Elizabeth Smith: I really enjoyed the debate yesterday on whether rapid diagnostics has been able to decrease the frequency of antibiotic prescribing. I can tell that there was a lot of passion from both sides and both sides presented really good arguments, so it was really fun to watch all the prescribers and non-prescribers kind of get in on it, vote, and voice their opinions on it.
Vanessa Stevens, PhD: One of my favorite things about ECCMID is just the incredible diversity and strength of the science. There have been a lot of really interesting talks. I think right now I'm very interested in the behavioral-based intervention — so interventions that really target behavior change for stewardship providers. I think those are very exciting evidence-based ways to improve prescribing practices, so I've been really excited to see that research.
Timothy Rawson, MBBS, PhD: So, I think they've been a huge number of highlights this year at ECCMID. Probably 1 of the things I'll take away most is just how much progress is being made in the understanding antimicrobial pharmacokinetics, pharmacodynamics and just how much how far we still have to go in terms of being able to truly individualized therapy. But, I think the more evidence that emerges, actually. the more hopeful you can be that eventually, we will find interventions and technologies to be able to really optimize dosing based on individual parameters.
Tim Minogue, PhD: In particular, the clinical metagenomic session was sort of in our wheelhouse as well. I mean looking at the diagnostics and application of next-generation sequencing, meeting that particular application is an exciting field and I'm not quite sure what the current status is in Europe, but the US is now just starting to get some sort of traction within application and routine diagnostics. I think once we can get that through to some sort of regulatory compliance we'll see that be a much bigger sort of effort. And so that's my other excitement beyond biomarkers, and of course, antimicrobial resistance and everything else is pretty interesting as well.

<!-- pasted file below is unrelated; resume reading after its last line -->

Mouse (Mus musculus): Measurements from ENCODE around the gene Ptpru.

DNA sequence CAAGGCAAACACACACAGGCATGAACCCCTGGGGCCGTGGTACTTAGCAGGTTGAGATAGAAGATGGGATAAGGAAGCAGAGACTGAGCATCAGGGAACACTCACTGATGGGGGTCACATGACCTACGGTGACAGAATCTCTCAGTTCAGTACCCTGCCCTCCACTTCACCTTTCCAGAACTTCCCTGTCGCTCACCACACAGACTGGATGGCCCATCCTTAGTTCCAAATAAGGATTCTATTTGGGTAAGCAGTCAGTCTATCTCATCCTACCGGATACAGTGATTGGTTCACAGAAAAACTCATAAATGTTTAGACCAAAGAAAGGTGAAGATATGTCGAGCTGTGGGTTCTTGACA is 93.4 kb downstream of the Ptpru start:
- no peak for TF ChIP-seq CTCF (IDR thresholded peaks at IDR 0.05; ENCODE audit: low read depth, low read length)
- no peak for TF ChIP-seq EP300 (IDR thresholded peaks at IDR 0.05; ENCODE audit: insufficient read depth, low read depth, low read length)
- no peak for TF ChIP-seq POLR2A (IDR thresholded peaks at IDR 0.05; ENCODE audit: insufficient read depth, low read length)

Steven Tong, PhD: I think it's the networking. There’s great science, but it's also wonderful to meet with colleagues, people who you've read their papers for the last 10 years and you suddenly see that person in person and get to chat to them. And also meeting new colleagues as well and hearing about their cutting-edge science.
And for me, clinical trials that are happening in the Staph aureus and bacteremia space and ideally building collaborations so that we can we can do investigator-initiated studies into the future.
Jose Vazquez, MD: So, I think the unique part about ECCMID is the fact that you have so many different countries, so many different universities from across the world, getting together in 1 site and presenting their research — whether it's bacterial, fungal, parasitic, malaria – everybody's coming together and basically trying to improve your microbiology and infectious disease.
Check out part 1 of our ECCMID highlight reel.